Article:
It’s important to train your tomato plants to grow up and not drag on the ground. Of course, you can let your tomato plants drag along the ground if you want to, but this will probably reduce the amount of edible fruits and possibly transfer rot and disease to the plant.
Method 1: Tomato cages. Cylindrical or cage-type wire cages are available at most plant nurseries or hardware stores. You can also use wire mesh, bent into a 22-inch cylinder and placed around the plant. Push any branches back into the mesh cage if they poke out from the holes. Tomato cages reduce the likelihood of blossom end rot and sunscald.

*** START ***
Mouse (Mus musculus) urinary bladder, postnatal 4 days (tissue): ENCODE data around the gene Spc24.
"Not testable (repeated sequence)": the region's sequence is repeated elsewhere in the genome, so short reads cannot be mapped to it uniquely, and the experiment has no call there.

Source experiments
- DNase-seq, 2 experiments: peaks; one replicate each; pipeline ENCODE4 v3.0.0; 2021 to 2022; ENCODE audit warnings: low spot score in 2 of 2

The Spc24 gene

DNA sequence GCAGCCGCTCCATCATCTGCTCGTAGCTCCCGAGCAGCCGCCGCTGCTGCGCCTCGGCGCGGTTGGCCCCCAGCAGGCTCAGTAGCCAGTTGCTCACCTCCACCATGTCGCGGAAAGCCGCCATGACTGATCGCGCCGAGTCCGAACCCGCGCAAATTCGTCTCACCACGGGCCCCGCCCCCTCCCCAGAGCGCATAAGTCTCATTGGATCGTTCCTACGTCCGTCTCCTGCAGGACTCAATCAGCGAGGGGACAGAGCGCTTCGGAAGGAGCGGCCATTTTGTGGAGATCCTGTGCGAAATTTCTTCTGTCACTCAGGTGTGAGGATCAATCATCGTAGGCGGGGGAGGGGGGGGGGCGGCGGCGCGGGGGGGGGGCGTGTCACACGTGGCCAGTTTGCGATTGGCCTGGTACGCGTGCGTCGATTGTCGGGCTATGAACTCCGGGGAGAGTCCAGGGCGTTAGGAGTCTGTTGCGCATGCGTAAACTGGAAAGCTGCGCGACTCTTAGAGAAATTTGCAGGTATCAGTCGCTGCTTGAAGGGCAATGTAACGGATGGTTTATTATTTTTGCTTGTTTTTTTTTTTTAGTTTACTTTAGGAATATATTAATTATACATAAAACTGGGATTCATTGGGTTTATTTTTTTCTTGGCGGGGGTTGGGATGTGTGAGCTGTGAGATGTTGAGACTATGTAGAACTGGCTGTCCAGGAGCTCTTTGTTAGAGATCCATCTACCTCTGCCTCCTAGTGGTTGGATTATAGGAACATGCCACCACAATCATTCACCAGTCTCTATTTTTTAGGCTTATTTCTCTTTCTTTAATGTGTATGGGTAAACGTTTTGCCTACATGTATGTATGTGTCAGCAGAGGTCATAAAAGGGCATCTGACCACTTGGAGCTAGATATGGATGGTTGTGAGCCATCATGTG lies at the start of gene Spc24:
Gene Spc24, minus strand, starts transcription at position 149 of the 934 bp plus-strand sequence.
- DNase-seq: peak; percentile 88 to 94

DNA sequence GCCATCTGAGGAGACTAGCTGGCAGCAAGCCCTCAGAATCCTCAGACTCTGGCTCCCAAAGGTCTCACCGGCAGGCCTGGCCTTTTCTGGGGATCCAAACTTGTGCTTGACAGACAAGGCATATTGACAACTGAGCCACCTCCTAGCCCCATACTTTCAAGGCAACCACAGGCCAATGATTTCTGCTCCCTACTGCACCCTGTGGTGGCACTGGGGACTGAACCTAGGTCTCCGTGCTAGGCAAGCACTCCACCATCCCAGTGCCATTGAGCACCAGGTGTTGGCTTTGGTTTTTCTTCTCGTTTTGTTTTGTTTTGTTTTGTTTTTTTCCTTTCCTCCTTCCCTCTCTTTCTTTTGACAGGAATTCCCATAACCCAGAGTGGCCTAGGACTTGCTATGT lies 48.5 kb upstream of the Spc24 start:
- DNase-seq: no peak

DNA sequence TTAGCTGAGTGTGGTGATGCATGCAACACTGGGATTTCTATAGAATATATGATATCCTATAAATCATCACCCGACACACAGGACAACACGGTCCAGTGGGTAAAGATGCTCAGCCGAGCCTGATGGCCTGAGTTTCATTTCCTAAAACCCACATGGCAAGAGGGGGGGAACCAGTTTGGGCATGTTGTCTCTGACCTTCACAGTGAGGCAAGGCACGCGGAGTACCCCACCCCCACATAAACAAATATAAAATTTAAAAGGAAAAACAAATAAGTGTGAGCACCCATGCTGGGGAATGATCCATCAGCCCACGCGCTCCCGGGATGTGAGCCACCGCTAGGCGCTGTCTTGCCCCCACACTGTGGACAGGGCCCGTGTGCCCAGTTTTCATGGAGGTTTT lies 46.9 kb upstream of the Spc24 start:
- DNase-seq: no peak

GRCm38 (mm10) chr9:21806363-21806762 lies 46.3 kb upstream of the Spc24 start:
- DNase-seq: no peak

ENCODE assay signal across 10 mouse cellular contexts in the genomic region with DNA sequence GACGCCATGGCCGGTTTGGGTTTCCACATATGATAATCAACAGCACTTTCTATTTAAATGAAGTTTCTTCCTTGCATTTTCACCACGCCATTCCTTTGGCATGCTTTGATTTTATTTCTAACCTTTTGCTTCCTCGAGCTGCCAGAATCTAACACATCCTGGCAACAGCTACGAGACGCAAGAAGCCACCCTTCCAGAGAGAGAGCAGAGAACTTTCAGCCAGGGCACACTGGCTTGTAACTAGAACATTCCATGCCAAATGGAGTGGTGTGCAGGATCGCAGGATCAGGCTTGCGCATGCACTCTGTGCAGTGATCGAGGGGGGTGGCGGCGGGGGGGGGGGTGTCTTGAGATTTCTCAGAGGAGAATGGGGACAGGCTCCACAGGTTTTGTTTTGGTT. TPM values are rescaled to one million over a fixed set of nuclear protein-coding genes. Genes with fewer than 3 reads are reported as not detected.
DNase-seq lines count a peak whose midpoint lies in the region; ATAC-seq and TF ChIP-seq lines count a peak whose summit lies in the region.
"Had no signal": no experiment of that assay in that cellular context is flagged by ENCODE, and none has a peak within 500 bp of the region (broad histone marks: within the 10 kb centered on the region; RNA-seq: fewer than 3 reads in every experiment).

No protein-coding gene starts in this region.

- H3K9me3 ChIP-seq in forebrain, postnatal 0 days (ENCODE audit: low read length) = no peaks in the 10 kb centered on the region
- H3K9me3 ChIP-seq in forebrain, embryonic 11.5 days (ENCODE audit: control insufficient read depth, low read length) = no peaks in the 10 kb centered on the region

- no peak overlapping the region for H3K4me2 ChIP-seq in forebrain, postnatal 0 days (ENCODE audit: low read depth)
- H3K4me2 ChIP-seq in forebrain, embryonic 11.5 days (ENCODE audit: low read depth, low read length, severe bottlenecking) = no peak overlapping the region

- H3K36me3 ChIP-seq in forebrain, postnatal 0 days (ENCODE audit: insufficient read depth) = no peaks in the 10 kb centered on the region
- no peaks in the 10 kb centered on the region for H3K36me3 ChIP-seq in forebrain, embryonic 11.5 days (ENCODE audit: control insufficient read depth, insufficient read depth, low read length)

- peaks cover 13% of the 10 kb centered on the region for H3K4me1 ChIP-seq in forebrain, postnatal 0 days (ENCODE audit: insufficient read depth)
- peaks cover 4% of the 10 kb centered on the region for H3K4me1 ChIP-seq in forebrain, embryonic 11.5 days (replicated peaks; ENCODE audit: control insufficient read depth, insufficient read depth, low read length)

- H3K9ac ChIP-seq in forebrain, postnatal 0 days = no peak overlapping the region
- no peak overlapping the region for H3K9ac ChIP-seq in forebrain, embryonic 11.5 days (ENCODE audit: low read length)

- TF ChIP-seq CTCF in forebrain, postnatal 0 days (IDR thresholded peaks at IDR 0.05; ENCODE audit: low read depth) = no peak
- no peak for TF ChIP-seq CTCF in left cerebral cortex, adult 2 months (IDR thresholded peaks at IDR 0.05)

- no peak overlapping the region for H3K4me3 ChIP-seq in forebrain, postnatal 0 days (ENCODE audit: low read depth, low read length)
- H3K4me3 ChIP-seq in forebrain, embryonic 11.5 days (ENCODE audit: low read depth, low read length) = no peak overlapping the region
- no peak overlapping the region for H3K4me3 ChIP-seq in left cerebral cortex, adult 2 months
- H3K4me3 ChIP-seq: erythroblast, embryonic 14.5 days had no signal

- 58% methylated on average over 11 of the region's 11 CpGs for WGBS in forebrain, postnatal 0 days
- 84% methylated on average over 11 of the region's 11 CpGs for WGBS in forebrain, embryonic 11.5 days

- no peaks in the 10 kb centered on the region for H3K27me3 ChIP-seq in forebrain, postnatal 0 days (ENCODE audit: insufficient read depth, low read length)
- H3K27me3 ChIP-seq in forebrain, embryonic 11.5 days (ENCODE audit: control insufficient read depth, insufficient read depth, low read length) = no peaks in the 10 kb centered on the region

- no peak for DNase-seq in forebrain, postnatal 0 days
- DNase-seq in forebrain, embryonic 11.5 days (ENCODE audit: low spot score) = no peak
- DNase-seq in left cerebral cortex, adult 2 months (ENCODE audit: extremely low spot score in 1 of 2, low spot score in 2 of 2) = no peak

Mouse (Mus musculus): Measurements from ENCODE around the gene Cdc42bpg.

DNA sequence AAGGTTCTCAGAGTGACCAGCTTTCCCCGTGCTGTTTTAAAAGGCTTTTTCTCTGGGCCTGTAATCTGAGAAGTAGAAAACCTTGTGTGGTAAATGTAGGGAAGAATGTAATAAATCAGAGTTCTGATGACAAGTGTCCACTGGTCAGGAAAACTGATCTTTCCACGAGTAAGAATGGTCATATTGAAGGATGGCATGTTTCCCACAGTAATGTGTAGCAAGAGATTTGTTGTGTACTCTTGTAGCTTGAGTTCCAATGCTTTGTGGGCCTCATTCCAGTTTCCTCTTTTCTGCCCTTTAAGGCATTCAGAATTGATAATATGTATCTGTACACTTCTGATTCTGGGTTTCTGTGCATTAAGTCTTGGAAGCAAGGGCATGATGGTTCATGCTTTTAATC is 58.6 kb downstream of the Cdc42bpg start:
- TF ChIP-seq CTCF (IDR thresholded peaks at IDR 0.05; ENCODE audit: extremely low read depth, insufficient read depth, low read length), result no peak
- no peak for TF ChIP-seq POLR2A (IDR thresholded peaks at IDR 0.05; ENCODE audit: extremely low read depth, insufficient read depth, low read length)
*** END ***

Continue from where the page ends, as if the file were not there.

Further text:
Method 2: Staking. This involves pushing 6-inch long stakes into the ground, and pruning the tomatoes down to only 1 or 2 large stems. Tie the tomato plants to the stakes using string. This method results in earlier, larger fruit but brings smaller yields. The staking method does not prevent sunscald or blossom end rot.